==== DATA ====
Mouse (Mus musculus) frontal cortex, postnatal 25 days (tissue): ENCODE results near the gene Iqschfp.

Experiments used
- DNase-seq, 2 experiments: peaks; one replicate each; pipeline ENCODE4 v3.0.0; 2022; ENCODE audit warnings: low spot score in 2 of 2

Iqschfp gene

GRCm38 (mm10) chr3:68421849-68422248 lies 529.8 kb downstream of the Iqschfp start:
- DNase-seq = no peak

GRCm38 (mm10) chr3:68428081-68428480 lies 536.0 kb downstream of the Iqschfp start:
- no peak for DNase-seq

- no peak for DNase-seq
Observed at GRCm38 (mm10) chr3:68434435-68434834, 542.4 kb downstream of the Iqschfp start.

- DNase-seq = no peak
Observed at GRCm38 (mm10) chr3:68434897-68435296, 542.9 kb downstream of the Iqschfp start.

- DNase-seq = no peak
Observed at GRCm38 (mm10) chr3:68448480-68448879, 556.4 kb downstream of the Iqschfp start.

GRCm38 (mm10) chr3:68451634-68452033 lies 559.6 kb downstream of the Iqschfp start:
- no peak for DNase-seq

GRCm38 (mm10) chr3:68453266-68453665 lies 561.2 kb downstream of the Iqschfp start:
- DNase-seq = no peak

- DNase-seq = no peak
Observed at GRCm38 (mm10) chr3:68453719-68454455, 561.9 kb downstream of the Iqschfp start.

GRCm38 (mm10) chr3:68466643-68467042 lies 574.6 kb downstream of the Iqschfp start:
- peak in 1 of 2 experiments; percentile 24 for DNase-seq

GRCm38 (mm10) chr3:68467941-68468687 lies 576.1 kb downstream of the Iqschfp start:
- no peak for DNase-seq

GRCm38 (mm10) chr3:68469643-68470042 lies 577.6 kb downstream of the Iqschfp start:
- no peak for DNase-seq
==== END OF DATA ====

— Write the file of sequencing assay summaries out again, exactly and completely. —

Mouse (Mus musculus) frontal cortex, postnatal 25 days (tissue): ENCODE results near the gene Iqschfp.

Experiments used
- DNase-seq, 2 experiments: peaks; one replicate each; pipeline ENCODE4 v3.0.0; 2022; ENCODE audit warnings: low spot score in 2 of 2

Iqschfp gene

GRCm38 (mm10) chr3:68421849-68422248 lies 529.8 kb downstream of the Iqschfp start:
- DNase-seq = no peak

GRCm38 (mm10) chr3:68428081-68428480 lies 536.0 kb downstream of the Iqschfp start:
- no peak for DNase-seq

- no peak for DNase-seq
Observed at GRCm38 (mm10) chr3:68434435-68434834, 542.4 kb downstream of the Iqschfp start.

- DNase-seq = no peak
Observed at GRCm38 (mm10) chr3:68434897-68435296, 542.9 kb downstream of the Iqschfp start.

- DNase-seq = no peak
Observed at GRCm38 (mm10) chr3:68448480-68448879, 556.4 kb downstream of the Iqschfp start.

GRCm38 (mm10) chr3:68451634-68452033 lies 559.6 kb downstream of the Iqschfp start:
- no peak for DNase-seq

GRCm38 (mm10) chr3:68453266-68453665 lies 561.2 kb downstream of the Iqschfp start:
- DNase-seq = no peak

- DNase-seq = no peak
Observed at GRCm38 (mm10) chr3:68453719-68454455, 561.9 kb downstream of the Iqschfp start.

GRCm38 (mm10) chr3:68466643-68467042 lies 574.6 kb downstream of the Iqschfp start:
- peak in 1 of 2 experiments; percentile 24 for DNase-seq

GRCm38 (mm10) chr3:68467941-68468687 lies 576.1 kb downstream of the Iqschfp start:
- no peak for DNase-seq

GRCm38 (mm10) chr3:68469643-68470042 lies 577.6 kb downstream of the Iqschfp start:
- no peak for DNase-seq